He said one of the bills lawmakers hope to introduce would add an aide to any first and second grade classroom with more than 12 students.
That move, which is expected to affect 1,800 classrooms and cost up to $68 million, would “give students more one on one” support, said Del. Statler.
“We know the building of the foundation is critical,” he said.
Statler acknowledged that adding 1,800 people to the state payroll would be an economic plus, but that schools are already having trouble attracting enough teachers to positions already. He said lawmakers would look at working with higher education institutions to “get people skills to do this.”
“We really believe this can be a game-changer,” said Statler.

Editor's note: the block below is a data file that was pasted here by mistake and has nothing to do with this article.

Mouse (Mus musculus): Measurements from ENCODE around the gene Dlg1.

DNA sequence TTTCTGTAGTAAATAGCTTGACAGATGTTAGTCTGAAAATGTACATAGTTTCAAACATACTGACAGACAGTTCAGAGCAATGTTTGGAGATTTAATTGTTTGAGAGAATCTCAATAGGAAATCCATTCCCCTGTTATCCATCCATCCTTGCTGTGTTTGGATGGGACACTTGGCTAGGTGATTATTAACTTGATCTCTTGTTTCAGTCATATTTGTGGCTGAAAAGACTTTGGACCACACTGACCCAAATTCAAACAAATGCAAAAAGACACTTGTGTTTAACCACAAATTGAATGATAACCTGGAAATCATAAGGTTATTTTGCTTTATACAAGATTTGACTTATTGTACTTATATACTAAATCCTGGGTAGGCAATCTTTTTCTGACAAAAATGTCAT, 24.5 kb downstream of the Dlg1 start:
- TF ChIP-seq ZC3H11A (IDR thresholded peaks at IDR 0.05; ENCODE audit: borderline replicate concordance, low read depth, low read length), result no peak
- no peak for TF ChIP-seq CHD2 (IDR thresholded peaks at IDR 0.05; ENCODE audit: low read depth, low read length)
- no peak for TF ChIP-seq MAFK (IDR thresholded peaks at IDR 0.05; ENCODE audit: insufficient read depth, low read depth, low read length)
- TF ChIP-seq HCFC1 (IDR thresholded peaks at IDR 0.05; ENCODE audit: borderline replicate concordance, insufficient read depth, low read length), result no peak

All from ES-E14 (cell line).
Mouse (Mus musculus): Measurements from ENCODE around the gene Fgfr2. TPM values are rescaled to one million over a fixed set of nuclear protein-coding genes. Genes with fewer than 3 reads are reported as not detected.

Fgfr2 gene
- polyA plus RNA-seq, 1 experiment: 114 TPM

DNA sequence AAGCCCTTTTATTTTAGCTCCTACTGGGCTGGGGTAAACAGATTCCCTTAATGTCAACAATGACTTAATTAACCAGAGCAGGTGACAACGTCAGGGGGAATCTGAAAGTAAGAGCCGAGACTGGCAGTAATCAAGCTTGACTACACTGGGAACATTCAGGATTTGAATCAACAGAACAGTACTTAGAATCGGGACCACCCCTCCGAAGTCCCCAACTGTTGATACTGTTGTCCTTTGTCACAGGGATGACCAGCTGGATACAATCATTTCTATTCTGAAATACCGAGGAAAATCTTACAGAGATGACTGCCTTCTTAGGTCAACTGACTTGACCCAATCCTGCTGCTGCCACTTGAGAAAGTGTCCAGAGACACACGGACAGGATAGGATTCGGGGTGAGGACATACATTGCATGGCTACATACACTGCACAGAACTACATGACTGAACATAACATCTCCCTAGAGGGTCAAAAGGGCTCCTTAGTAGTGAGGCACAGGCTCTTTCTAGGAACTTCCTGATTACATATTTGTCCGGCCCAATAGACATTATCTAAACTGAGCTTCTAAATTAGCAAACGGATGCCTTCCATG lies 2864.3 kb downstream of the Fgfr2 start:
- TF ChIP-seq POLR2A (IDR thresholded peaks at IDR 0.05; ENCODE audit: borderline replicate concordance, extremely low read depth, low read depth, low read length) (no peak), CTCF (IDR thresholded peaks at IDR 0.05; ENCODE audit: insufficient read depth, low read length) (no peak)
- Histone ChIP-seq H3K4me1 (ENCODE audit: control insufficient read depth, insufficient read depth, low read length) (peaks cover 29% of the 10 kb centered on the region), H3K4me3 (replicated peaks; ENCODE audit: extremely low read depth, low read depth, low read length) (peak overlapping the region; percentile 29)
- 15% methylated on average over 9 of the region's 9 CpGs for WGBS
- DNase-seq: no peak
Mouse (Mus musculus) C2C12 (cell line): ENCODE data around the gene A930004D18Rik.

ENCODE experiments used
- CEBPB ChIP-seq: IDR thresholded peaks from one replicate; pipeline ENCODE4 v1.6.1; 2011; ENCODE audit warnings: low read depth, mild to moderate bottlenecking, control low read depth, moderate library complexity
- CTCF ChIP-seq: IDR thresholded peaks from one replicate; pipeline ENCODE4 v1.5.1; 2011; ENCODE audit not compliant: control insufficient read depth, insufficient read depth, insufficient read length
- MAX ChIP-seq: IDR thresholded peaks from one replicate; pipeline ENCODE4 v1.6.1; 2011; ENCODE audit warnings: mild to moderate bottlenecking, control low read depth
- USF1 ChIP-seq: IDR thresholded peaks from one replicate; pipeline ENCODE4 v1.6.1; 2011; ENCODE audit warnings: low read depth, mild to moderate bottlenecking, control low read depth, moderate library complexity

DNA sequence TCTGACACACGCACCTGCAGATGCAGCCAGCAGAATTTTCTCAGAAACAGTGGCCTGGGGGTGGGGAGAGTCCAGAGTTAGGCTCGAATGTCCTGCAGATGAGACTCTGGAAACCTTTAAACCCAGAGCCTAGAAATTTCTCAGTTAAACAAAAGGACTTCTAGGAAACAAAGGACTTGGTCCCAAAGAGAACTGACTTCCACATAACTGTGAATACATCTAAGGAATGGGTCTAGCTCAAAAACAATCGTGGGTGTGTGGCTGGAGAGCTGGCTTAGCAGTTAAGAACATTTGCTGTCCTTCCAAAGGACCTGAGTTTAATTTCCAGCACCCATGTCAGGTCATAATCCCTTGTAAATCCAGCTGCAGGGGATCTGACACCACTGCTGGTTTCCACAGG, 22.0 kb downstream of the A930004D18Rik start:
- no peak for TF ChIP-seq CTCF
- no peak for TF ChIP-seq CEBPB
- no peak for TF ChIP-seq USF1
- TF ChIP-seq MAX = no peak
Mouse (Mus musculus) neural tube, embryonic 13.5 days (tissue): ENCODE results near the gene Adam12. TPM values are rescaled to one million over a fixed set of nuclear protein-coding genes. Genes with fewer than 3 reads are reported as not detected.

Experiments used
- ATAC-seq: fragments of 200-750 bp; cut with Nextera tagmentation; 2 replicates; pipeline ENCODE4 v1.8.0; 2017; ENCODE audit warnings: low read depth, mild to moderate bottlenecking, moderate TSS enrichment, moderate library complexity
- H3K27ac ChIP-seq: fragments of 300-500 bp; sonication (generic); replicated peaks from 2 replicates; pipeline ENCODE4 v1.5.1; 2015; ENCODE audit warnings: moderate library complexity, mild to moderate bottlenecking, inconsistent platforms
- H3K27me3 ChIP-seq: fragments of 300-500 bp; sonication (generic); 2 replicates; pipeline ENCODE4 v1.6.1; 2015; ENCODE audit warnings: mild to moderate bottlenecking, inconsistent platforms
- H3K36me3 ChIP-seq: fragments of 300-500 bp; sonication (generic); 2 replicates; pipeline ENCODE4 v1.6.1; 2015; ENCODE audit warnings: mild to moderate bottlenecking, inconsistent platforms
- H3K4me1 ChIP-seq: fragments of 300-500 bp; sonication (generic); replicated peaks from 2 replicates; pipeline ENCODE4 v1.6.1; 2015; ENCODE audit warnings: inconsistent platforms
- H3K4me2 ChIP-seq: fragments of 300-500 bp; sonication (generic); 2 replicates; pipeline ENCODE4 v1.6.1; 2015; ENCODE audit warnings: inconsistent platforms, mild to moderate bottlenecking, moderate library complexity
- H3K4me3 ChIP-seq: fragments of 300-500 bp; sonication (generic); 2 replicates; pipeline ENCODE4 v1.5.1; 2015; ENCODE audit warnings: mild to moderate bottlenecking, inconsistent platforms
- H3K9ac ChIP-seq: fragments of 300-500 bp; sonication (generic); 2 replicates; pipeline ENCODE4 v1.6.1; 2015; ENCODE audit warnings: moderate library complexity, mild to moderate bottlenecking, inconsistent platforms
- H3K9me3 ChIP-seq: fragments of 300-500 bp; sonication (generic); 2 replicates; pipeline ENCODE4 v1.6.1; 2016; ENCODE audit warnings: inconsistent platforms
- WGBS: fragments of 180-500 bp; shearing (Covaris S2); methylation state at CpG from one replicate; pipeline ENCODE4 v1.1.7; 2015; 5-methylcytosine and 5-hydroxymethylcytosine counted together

Lawmakers are also considering giving pay raises across the board to school personnel, given the state revenue windfalls lately.
Delegate Ed Evans (D-McDowell), Minority Vice Chair of the House Education Committee, talked at length about the need to figure out why West Virginia has a shortage of teachers, and what to do to get people back in the profession. He is retired educator.
“There are people out there who want to teach, but we’re losing programs for teachers left and right,” said Evans.
He said the state needs to figure out the crux of the problem – whether the trouble for teachers is student discipline, testing, or a host of other issues.
“It takes a whole state to fix the education system,” said Evans.
State Senator Ron Stollings (D-Boone) suggested the state beef up the Birth to Three programs that focus on the healthy development of the state’s youngest residents.
“That’s what will save us down the road,” he said.
West Virginia’s social issues are the same ones that impact the education system, said Stollings.